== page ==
The events of 2021 January 6 (the attack on the US Capitol) and the aftermath changed my mind and made me believe that it is truly in my best interests to shift away from platforms owned by Facebook or Twitter, for two main reasons. First, it was horrifying to realize that my data is being used to refine algorithms that "optimize for user engagement", which in practice means showing and encouraging the spread of more divisive & conspiracy-minded content; even if I don't share such content myself, my usage patterns shape the algorithms with respect to what doesn't drive user engagement as much as with respect to what does. As I thought about that more too, I also realized that while I like being able to send messages to friends and while it would be nice to have a way to broadcast messages to multiple people at a time, I don't really care that much about the Facebook news feed anymore, and I think it is creepy that Facebook cares enough about it to "optimize for user engagement" (as a way to filter posts & thereby avoid making users see what every single one of their contacts has broadcast). Second, as much as I felt that these sites banning the previous president was justifiable as an immediate reaction for preventing the imminent incitement of another attack, I felt uncomfortable knowing that such big companies could make decisions like that essentially arbitrarily without adequate external regulation or oversight, and I felt like the claims that such private companies have a right to internally regulate who gets to posts things missed the bigger point that such companies have essentially taken over & privatized the "public square" for speech. Given these problems, I have begun the slow process of migrating conversations with friends & relatives away from Facebook & WhatsApp toward other platforms (preferring those that are open standards and aren't subject to the whims of another corporation, but recognizing, with a maturity that I wouldn't have had in my zealous high school days, that this might not always be possible). I have also become better at regularly downloading my data from those platforms so that I wouldn't possibly lose any data at the time that I decide to fully deactivate & delete those accounts. Furthermore, I recognize that while I might not be able to fully migrate away from Facebook or WhatsApp (as there may be many relatives or friends who are unwilling to similarly migrate away from those platforms), data privacy need not be a binary decision; I believe I can feel good about giving only minimal data to Facebook going forward, despite all of the data I have already given it.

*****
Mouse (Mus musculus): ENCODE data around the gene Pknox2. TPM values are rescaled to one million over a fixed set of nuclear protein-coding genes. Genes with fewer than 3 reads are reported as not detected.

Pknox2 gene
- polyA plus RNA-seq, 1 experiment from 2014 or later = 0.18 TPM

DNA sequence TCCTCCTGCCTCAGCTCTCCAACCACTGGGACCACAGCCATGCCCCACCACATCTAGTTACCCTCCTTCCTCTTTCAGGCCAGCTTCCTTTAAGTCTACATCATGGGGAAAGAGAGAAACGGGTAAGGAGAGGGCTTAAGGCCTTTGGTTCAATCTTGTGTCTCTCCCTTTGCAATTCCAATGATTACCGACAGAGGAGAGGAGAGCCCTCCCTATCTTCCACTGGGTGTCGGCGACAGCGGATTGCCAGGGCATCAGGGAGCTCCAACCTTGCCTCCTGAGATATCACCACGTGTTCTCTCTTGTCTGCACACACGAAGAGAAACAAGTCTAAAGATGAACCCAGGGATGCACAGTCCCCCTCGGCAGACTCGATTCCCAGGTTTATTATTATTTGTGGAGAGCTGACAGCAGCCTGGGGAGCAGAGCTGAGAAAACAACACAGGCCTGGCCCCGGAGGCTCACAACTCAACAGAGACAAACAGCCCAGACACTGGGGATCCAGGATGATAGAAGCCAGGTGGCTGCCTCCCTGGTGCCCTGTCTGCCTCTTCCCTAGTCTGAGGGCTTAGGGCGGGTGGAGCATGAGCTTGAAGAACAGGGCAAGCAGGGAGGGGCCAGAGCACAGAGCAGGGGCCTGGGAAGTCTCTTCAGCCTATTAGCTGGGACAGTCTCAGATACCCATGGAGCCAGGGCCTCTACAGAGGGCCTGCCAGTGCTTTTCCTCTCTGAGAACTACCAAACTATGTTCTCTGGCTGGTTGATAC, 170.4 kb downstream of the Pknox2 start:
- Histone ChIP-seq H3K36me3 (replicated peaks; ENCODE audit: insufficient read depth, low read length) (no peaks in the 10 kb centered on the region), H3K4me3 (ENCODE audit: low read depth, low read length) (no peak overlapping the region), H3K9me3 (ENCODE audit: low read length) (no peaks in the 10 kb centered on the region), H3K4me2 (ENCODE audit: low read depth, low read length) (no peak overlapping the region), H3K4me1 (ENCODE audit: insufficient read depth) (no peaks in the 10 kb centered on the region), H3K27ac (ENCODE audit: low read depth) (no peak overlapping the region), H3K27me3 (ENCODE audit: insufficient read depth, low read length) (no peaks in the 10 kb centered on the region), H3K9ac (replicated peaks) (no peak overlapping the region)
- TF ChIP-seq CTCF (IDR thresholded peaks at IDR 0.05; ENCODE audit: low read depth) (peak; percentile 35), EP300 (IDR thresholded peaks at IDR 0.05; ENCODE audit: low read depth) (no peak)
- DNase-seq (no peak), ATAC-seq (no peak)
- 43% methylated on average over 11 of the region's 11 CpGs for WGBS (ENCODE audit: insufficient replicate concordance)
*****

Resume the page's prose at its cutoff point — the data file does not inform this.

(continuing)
The main remaining concern for me is sharing pictures with others. Facebook made that extremely easy, and while Google Drive or Flickr make that similarly simple, I don't want to be stuck with platforms whose companies aren't shy about selling my data to other companies or about "optimizing for user engagement". Thus, I am still looking for a secure cloud storage site that allows me to securely share folders of pictures with family & friends and has a privacy policy that actually respects my data privacy. This will be the topic of the second post in this series. The third post in this series will be a more fun & light discussion of some useful scripts for email archival & photo tagging that I've come up with in the process of archiving & managing my data.